Strike action by the South African State-owned Transnet rail, port and pipeline company is impacting logistics, supply chains and the country’s reputation.
The ongoing strike by the South African State-owned Transnet rail, port and pipeline company is not only impacting the logistics industry in this country in the short term, but also supply chains and South Africa’s reputation in the longer run. This is according to a joint statement issued by Business Leadership South Africa (BLSA) and Business Unity South Africa (BUSA).
The Minerals Council of South Africa stated major mineral export harbors were currently operating at between 12% and 30% of their daily averages due to the strike.
Both BLSA and BUSA have pledged to work with the government and Transnet where possible to ensure continued limited operation of ports and other contingency plans to prevent overcrowding in some ports and support Transnet’s security measures.
Strikes creating knock-on effects
While an industrial relations dispute, there are significant knock-on implications for the economy as a whole, some of which may not be immediately obvious. Such examples include the risks to the importation of medical items and of key inputs to the chemical and mining industries, note BLSA and BUSA.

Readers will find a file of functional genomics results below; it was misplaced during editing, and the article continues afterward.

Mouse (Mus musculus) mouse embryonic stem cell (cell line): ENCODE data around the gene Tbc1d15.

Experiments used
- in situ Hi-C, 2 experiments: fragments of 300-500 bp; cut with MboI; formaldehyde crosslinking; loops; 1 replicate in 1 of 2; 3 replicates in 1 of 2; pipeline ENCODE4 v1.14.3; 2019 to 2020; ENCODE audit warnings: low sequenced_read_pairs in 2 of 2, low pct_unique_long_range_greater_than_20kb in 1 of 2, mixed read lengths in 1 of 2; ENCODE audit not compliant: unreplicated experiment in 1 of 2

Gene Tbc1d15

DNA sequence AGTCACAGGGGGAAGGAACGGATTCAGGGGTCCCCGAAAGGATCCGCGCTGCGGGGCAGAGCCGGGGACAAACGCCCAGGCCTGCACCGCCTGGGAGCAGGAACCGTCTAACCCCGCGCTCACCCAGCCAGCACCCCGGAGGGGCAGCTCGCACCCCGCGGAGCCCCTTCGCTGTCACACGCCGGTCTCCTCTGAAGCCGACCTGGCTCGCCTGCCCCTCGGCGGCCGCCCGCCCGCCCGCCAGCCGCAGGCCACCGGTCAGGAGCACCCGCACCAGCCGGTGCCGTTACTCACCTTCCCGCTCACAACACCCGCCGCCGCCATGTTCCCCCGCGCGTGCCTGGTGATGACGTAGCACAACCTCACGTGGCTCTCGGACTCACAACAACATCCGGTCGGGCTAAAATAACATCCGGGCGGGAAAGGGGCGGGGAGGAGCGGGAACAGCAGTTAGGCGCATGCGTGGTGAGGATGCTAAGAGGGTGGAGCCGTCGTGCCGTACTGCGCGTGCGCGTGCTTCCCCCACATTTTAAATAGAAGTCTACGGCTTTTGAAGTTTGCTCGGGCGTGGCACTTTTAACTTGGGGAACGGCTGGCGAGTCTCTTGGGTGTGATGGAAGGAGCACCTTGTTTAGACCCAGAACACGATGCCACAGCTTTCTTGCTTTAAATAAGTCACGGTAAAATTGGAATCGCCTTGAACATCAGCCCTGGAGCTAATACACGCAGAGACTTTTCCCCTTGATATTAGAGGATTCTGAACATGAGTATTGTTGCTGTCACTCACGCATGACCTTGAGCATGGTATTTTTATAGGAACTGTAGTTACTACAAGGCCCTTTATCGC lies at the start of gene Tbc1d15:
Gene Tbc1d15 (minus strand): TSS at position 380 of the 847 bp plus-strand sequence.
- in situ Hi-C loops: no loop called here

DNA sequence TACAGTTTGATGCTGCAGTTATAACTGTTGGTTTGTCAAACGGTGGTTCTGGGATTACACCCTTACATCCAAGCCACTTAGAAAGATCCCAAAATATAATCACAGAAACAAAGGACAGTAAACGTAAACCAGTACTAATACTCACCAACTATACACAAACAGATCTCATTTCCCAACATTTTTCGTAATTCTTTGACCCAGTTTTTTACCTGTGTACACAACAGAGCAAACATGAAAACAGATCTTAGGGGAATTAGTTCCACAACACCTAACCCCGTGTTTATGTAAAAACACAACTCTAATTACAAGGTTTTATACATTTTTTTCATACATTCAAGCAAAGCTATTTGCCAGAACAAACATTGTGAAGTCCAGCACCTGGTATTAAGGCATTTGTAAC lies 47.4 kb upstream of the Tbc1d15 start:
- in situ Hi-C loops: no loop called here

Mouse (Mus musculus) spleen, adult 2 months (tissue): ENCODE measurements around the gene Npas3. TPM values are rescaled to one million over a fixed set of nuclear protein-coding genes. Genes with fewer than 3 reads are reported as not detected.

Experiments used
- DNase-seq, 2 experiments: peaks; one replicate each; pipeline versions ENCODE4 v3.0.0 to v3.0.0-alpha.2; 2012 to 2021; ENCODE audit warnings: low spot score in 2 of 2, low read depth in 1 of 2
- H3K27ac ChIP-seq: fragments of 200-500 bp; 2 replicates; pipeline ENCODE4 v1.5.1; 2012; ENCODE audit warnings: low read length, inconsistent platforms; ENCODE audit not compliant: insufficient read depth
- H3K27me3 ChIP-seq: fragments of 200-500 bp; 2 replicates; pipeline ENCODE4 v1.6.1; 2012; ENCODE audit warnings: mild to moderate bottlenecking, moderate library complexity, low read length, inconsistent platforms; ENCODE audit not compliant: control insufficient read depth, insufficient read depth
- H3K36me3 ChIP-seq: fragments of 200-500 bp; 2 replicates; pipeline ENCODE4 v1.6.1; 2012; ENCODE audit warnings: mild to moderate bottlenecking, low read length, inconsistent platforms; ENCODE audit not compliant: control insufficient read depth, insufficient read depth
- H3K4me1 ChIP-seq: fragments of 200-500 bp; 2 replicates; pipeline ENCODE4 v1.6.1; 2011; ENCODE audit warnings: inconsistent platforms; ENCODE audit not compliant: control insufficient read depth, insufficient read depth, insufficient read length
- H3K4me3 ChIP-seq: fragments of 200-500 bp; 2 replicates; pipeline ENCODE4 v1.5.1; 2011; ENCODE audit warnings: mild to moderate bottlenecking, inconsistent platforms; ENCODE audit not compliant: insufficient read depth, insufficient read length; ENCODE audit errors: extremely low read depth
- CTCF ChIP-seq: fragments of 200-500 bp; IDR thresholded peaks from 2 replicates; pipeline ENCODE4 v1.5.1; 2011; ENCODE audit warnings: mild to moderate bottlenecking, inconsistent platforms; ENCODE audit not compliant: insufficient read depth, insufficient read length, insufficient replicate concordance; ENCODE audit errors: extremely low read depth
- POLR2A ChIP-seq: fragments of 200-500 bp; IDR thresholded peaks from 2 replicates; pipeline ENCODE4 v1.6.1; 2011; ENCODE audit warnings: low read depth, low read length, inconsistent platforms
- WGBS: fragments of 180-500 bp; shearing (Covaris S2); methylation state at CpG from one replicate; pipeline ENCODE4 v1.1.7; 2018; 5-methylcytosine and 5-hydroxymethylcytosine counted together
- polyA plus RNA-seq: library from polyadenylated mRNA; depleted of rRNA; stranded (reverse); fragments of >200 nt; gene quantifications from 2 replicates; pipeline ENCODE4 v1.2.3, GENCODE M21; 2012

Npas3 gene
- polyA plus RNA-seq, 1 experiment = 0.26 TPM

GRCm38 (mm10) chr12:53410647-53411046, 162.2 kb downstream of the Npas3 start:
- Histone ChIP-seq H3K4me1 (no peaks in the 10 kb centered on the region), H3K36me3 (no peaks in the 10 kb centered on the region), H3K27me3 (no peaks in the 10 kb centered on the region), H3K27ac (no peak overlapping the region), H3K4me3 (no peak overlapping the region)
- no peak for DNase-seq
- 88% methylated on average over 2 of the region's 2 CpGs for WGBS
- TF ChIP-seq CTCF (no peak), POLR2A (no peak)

Business is also concerned that cargo ships will not just skip slots at South African ports but start taking South African ports out of their schedules in the months ahead. This will add significant costs to either airfreight items or truck goods to and from other African ports, exacerbating the impact of rising inflation on the economy.
BUSA CEO Cas Coovadia said, “We need a quick, sustainable resolution to this strike, not ad hoc solutions. The strike risks severe damage to the economy not just in the short term but also the longer term if it drags on and South Africa’s reputation for logistics gets further tarnished.”
Transnet: Long term problems
Transnet has been facing longer term, serious, operational and financial problems even before the start of the strike last week, which has increasingly affected business and productivity. These problems are structural in nature and need deep, often complex, solutions.
BLSA and BUSA are driving these types of conversations with the government and are providing support for the reforms that will ultimately lead to better growth and higher employment levels in this country. The government has laid out plans for private sector participation of the logistics industry, though these must go further and faster.
For more information on the strike, follow this link.